How big is that folder: what happened to APFS Fast Directory Sizing?

It’s been another of those long-standing issues in macOS, and Mac OS before it: select a folder and Get Info. If you happened to choose a large high-level folder such as Applications, you might have some time to wait before your Mac can tell you its size. Surely there must be a better way?

APFS promised one: Fast Directory Sizing. At least that was in the original brief documentation which Apple teased us with.


The first paragraph there was full of promise, but by the third, doubt had set in. This seemed ideal for many folders, including ~/Documents as cited, and /Applications too, so the question is whether it has been implemented yet.

I set out to see if Mojave 10.14.3, now running the third release of APFS and maturing well, could return folder sizes more quickly. The answer, for major higher-level folders at least, seems to be no. This is made more complex by the fact that Finder seems to cache folder sizes. The first time that I used Get Info on /Applications, it took several minutes to generate its size. A few minutes later, the result was instant, and couldn’t have been thoroughly recalculated. And don’t be mislead by performance on a complete volume, which is quite a different question.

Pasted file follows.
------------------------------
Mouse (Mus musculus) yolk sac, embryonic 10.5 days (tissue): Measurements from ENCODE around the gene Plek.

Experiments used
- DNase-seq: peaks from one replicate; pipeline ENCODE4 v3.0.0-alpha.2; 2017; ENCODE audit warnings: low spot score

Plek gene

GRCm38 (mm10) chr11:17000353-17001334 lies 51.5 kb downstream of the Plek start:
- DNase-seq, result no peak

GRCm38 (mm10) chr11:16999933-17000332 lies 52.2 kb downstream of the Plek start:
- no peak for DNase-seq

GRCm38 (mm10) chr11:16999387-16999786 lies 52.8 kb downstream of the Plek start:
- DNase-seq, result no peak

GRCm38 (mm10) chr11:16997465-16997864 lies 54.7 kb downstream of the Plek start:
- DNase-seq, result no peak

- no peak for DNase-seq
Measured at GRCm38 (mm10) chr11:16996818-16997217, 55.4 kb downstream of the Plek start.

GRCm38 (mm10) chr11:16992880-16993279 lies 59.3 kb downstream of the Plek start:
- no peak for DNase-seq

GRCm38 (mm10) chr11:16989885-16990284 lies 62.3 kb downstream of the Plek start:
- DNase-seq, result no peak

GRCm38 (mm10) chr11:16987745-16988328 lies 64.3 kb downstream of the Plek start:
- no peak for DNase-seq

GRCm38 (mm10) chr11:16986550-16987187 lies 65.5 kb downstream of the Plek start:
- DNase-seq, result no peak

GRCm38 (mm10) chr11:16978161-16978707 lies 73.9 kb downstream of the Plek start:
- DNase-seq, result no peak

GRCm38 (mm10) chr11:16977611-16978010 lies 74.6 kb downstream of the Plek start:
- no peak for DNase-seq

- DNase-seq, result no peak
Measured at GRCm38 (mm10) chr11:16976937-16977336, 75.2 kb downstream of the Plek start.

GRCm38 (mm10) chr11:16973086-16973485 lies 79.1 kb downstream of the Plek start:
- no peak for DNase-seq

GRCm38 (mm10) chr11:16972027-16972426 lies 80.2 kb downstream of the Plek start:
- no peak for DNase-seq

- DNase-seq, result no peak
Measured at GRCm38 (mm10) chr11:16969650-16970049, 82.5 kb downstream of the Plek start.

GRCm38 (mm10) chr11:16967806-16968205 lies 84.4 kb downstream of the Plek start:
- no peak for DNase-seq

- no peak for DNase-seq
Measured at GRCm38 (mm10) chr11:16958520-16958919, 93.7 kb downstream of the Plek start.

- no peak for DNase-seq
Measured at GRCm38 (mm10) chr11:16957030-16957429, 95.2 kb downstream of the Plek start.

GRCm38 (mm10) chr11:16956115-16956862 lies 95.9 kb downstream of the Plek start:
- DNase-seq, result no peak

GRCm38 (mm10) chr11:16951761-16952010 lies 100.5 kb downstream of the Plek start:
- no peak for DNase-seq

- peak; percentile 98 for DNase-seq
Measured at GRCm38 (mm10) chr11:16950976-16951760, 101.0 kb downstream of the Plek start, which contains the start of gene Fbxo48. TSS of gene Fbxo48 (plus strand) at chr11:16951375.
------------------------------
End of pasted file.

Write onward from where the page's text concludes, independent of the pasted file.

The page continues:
I turned then to the latest and much fuller APFS documentation, where there is no mention of Fast Directory Sizing at all. But there are some tantalising clues.

First, each directory information record has a data structure j_dir_stats_val_t, which contains a numerical value for total_size, which is described as:
“The total size, in bytes, of all the files stored in this directory and all of this directoryʼs descendants.”
That’s just what we want. But it doesn’t seem that is always up to date. In each inode, there are j_inode_flags which include INODE_MAINTAIN_DIR_STATS. When set for a directory, that inode tracks the size of all its children. And all those child subdirectories must also have this flag set.

(Thanks to Ken for pointing this out, via Michael Tsai.)

So for some folders at least, where this feature is enabled, it should be possible to obtain an immediate estimate of the folder’s total size, provided that they’re on an APFS volume.

The next part of the problem is discovering which folders this Fast Directory Sizing is active on. Here it all gets more difficult, because macOS doesn’t appear to provide high level languages such as Swift or Objective-C with ready access to the j_inode_flags which can tell whether it is enabled, nor does it provide any single call to return the size of a folder which might take advantage of this new feature of APFS.

A little time spent with Mojave’s Finder suggests that nothing has changed there either. If the Finder happens to have it cached, getting folder size is blazingly quick, if probably inaccurate; if it has to calculate it afresh, then you’re in for a long wait as it chunders through the entire folder’s contents doing its arithmetic.

It’s time for FileManager to get a function to return a folder’s total size (and total number of items) making best use of APFS Fast Directory Sizing when it’s available.

(Thanks also to Jeff Johnson @lapcatsoftware for instigating this.)